July 24, 2018 \ Geoff Birmingham
Case Study: Filming Victims of Domestic Violence

Greater Boston Legal Services (GBLS) provides legal counsel to low-income Boston residents. The Family Law Unit within GBLS works with victims of domestic violence, and GBLS wanted a video that told the story of one of these clients for a recent fundraising campaign.

The need for sensitivity

GBLS identified a former client, Sam, who was willing to share her story. Beyond removing herself from danger, a big motivation for Sam leaving her abuser was to protect her two baby girls. For this reason, we knew her story would include mention of her children, but, understandably, she was very hesitant that her two girls (now kindergarteners) be a part of the video production. From her perspective, the girls should have ownership of their story until they are old enough to decide for themselves, and so she wanted to keep them anonymous.

After some discussion, we agreed with Sam and GBLS that if we did any filming with the girls, it would be at a distance to keep their identities protected.

Giving Sam’s story its full due

Sam had presented her story publicly at events before her filming with us, so she wasn’t reluctant to share. Having seen (in text form) what she presented before, though, it was quite clear that mimicking what she’d done before wouldn’t work for video – it would be much too long.

Typically, we would have plenty of b-roll footage at our disposal, which would allow us to edit the material down into a video-friendly form and then cover up all the edits with the b-roll footage. In this case, though, we knew from the beginning that we wouldn’t have much family footage for the reasons already mentioned, as well as the fact that, beyond Sam’s interview, we wouldn’t have much time at our disposal.

So before Sam sat down in front of the camera, we talked a little bit about possible ways she might take the story she had told before and shorten it for video purposes. The biggest problem with this, though, was that if she got too preoccupied with editing herself while on camera, she might not be focused on what really mattered – sharing her experience in an authentic, compelling way.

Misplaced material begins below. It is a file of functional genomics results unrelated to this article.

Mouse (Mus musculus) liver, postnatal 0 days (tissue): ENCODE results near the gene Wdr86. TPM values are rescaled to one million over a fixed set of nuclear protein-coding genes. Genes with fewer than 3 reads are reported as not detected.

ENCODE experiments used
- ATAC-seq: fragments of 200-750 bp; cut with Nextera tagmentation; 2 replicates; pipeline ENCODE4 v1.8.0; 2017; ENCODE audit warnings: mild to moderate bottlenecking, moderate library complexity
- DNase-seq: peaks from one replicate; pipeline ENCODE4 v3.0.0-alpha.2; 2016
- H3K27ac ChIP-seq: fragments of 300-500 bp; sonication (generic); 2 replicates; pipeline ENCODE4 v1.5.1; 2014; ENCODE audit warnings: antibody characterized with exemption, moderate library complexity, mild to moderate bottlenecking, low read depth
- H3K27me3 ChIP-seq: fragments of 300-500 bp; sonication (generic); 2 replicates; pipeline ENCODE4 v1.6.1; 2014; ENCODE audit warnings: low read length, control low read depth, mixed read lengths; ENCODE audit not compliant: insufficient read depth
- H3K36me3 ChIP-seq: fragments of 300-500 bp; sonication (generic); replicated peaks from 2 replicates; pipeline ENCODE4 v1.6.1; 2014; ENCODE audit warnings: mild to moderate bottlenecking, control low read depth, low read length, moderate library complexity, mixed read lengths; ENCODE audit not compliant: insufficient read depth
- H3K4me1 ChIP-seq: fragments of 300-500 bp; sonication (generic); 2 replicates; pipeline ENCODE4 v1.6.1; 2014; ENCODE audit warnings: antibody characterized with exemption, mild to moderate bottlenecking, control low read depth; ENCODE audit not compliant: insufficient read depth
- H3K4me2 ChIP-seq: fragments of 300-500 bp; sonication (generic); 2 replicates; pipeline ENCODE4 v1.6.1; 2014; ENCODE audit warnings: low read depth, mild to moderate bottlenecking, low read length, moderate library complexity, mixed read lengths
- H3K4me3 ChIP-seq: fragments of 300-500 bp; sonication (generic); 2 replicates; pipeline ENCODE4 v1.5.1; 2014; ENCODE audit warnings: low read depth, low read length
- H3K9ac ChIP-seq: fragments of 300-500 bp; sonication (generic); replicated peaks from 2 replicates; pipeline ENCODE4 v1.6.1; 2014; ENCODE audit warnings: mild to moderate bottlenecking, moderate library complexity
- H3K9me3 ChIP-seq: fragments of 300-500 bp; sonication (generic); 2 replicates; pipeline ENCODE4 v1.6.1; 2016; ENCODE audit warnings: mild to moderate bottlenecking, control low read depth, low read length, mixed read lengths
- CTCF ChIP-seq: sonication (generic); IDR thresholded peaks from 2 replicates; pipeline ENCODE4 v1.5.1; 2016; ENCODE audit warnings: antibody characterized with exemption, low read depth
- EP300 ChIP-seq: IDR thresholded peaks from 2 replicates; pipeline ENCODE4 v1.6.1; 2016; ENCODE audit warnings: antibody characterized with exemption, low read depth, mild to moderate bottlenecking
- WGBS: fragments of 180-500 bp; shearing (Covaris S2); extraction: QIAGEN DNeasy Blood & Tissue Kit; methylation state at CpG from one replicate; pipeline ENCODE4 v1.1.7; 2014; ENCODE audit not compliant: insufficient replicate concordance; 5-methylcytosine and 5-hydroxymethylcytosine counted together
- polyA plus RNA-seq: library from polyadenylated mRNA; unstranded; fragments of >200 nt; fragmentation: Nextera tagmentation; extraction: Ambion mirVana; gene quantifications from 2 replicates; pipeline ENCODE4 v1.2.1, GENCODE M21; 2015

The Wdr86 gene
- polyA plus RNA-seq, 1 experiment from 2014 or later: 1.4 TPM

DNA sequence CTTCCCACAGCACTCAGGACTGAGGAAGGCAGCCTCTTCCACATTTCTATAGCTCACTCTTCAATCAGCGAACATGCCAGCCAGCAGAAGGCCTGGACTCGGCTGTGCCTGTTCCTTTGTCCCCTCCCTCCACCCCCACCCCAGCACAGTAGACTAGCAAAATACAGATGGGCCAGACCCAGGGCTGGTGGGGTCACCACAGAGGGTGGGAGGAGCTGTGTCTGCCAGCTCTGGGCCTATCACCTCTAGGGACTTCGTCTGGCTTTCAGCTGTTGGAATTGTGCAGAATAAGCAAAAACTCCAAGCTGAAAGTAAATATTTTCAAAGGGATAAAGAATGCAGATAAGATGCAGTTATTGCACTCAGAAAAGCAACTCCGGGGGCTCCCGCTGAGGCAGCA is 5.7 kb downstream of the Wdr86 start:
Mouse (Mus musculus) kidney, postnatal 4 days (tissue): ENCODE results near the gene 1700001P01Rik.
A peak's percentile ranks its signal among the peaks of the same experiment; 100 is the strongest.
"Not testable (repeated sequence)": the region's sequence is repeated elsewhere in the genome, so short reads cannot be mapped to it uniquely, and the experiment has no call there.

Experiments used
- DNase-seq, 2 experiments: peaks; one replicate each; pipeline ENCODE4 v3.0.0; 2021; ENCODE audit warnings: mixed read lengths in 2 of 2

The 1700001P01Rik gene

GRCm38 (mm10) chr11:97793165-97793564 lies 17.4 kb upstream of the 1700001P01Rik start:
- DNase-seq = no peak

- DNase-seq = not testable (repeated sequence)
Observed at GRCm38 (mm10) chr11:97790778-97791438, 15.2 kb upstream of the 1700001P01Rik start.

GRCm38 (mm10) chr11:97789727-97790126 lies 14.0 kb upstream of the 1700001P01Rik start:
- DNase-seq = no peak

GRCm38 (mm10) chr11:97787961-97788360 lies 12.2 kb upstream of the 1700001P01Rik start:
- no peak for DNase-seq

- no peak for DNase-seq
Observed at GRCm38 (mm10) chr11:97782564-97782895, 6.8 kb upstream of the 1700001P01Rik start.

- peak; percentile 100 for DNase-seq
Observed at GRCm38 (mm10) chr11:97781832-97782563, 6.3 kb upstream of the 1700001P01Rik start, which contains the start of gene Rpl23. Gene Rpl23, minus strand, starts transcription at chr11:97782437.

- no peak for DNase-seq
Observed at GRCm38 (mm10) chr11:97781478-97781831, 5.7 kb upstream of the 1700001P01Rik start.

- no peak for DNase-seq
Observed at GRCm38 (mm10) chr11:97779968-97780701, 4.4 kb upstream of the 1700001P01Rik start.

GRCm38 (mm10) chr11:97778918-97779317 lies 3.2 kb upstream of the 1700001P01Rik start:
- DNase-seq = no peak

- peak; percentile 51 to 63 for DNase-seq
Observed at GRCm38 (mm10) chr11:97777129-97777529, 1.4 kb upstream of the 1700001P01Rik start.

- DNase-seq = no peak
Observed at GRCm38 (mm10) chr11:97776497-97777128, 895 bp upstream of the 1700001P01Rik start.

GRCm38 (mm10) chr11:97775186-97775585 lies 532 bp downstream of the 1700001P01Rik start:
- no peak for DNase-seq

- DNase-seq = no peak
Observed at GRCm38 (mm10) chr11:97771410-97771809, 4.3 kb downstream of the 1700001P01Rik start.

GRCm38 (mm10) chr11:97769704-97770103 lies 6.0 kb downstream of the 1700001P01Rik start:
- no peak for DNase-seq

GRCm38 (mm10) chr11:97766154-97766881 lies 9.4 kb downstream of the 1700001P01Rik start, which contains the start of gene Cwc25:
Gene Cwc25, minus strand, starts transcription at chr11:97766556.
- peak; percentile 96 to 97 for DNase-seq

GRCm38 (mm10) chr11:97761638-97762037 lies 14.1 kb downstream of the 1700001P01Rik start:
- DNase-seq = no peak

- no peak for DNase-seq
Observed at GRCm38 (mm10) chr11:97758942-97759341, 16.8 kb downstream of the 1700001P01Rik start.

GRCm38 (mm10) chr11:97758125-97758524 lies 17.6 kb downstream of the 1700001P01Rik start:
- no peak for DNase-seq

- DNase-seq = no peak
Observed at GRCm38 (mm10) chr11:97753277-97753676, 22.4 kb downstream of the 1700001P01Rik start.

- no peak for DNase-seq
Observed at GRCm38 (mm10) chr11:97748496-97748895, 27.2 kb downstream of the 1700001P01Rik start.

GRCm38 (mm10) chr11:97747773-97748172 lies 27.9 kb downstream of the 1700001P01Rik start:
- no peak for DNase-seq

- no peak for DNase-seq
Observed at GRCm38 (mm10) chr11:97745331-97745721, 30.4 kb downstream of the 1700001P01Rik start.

We came to the conclusion that Sam should tell her story uninhibited, and then we’d figure out how to edit it after the fact. This solution – “we’ll fix it in post” – is one that we’ve had to rely on before.

The result

Sam proved to be an excellent communicator. First and foremost, she was willing to share her vulnerabilities and her earlier struggles. Though she had told her story before, it didn’t feel canned or scripted when she spoke to us. Instead, it felt real.

Because of Sam’s presence on camera, the video actually didn’t need much b-roll footage except a little bit at a couple of key points. So instead of covering up the edit points in her interview with other video, we just allowed her to stay on camera, fade briefly to black when needed, and then fade back up again further on in her story.

A few years back, we worked with The Elizabeth Stone House (ESH), which serves a similar population. The women who spoke about the circumstances that they had escaped spoke authentically, and, just like Sam, that was all that was needed to keep the viewer engaged.

Key Production Takeaways

  • Respect the wishes of your subject
  • Less is often more (i.e. with Sam, keep the direction to a minimum and just let her speak)
  • Compelling stories can often stand alone if needed, without the extra visuals

Key Takeaways for Reflection Films

In the Elizabeth Stone House excerpt, Rita mentions that victims of abuse are often judged critically by others. Even so, she and the other women still agreed to share their stories on camera and publicly, which is a testament to their courage. It’s also a sign of how important the services of GBLS and ESH are – Sam said on more than one occasion that she would do anything for GBLS because she’s so grateful for the support they gave to her and to her daughters.